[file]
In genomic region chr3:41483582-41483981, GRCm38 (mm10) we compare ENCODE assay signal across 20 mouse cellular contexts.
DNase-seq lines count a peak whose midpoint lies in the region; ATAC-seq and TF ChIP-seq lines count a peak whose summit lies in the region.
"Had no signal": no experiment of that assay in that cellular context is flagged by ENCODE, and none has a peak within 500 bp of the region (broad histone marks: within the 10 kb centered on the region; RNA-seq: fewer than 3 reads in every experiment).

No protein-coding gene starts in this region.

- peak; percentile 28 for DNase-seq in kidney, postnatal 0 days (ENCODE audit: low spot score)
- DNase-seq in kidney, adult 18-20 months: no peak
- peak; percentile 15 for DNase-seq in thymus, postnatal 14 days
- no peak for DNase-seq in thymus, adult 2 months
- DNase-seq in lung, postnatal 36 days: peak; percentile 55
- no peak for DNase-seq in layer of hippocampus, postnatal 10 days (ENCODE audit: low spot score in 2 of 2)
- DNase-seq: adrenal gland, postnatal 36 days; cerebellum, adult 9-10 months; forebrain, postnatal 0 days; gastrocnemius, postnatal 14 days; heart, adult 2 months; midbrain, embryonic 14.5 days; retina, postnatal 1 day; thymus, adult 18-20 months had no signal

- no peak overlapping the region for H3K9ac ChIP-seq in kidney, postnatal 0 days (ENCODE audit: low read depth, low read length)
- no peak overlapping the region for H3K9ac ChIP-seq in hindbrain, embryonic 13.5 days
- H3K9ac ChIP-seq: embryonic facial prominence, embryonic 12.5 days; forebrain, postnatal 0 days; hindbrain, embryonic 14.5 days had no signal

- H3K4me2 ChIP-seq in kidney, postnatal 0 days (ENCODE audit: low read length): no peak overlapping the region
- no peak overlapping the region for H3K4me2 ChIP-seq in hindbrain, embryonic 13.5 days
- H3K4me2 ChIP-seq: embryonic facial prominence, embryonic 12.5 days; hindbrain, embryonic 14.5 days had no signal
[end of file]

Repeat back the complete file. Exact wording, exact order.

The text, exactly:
In genomic region chr3:41483582-41483981, GRCm38 (mm10) we compare ENCODE assay signal across 20 mouse cellular contexts.
DNase-seq lines count a peak whose midpoint lies in the region; ATAC-seq and TF ChIP-seq lines count a peak whose summit lies in the region.
"Had no signal": no experiment of that assay in that cellular context is flagged by ENCODE, and none has a peak within 500 bp of the region (broad histone marks: within the 10 kb centered on the region; RNA-seq: fewer than 3 reads in every experiment).

No protein-coding gene starts in this region.

- peak; percentile 28 for DNase-seq in kidney, postnatal 0 days (ENCODE audit: low spot score)
- DNase-seq in kidney, adult 18-20 months: no peak
- peak; percentile 15 for DNase-seq in thymus, postnatal 14 days
- no peak for DNase-seq in thymus, adult 2 months
- DNase-seq in lung, postnatal 36 days: peak; percentile 55
- no peak for DNase-seq in layer of hippocampus, postnatal 10 days (ENCODE audit: low spot score in 2 of 2)
- DNase-seq: adrenal gland, postnatal 36 days; cerebellum, adult 9-10 months; forebrain, postnatal 0 days; gastrocnemius, postnatal 14 days; heart, adult 2 months; midbrain, embryonic 14.5 days; retina, postnatal 1 day; thymus, adult 18-20 months had no signal

- no peak overlapping the region for H3K9ac ChIP-seq in kidney, postnatal 0 days (ENCODE audit: low read depth, low read length)
- no peak overlapping the region for H3K9ac ChIP-seq in hindbrain, embryonic 13.5 days
- H3K9ac ChIP-seq: embryonic facial prominence, embryonic 12.5 days; forebrain, postnatal 0 days; hindbrain, embryonic 14.5 days had no signal

- H3K4me2 ChIP-seq in kidney, postnatal 0 days (ENCODE audit: low read length): no peak overlapping the region
- no peak overlapping the region for H3K4me2 ChIP-seq in hindbrain, embryonic 13.5 days
- H3K4me2 ChIP-seq: embryonic facial prominence, embryonic 12.5 days; hindbrain, embryonic 14.5 days had no signal